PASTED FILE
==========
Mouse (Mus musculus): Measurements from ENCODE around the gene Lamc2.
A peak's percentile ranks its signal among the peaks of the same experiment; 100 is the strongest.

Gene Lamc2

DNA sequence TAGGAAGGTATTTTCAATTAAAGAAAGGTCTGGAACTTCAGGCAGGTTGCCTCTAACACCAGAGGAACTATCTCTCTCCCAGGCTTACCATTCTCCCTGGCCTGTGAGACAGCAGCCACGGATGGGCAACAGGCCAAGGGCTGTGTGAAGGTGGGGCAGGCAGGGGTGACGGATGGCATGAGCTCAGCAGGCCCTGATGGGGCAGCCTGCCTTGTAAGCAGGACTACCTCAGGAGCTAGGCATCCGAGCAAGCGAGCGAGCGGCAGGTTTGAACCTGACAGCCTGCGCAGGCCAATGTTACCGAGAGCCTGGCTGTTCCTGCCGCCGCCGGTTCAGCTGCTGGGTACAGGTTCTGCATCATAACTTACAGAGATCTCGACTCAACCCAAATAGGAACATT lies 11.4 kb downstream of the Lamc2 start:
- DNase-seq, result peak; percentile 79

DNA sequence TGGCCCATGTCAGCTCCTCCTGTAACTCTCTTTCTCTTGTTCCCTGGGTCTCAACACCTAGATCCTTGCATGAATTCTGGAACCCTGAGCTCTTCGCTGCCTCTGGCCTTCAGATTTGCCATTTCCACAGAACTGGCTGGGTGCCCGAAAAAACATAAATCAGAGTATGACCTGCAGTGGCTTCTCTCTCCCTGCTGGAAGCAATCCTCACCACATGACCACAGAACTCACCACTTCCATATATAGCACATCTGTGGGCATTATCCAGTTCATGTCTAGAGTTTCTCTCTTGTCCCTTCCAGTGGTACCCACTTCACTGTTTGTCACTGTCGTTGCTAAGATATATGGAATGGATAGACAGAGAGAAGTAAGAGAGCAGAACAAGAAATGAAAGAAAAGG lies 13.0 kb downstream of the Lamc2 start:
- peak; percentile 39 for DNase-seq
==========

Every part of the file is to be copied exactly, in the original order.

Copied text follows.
Mouse (Mus musculus): Measurements from ENCODE around the gene Lamc2.
A peak's percentile ranks its signal among the peaks of the same experiment; 100 is the strongest.

Gene Lamc2

DNA sequence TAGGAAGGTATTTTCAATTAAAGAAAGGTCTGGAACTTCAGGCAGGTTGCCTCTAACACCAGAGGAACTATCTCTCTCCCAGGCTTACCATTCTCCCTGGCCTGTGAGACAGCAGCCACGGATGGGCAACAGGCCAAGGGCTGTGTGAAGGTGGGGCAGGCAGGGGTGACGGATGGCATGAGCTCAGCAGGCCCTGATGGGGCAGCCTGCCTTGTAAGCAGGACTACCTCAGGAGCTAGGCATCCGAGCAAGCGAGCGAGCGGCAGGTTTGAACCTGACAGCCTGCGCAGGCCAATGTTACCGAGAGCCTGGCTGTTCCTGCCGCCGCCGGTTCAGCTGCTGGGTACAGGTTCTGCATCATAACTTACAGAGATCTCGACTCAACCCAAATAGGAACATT lies 11.4 kb downstream of the Lamc2 start:
- DNase-seq, result peak; percentile 79

DNA sequence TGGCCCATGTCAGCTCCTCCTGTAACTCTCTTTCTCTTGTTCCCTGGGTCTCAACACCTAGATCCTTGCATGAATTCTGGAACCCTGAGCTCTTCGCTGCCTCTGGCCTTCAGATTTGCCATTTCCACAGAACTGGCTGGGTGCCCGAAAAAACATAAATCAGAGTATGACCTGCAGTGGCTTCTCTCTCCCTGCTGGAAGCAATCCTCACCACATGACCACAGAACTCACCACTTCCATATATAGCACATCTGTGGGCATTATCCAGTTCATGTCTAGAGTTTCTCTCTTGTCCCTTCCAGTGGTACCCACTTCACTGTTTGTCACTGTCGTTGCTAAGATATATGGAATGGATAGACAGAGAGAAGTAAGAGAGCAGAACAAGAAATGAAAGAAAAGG lies 13.0 kb downstream of the Lamc2 start:
- peak; percentile 39 for DNase-seq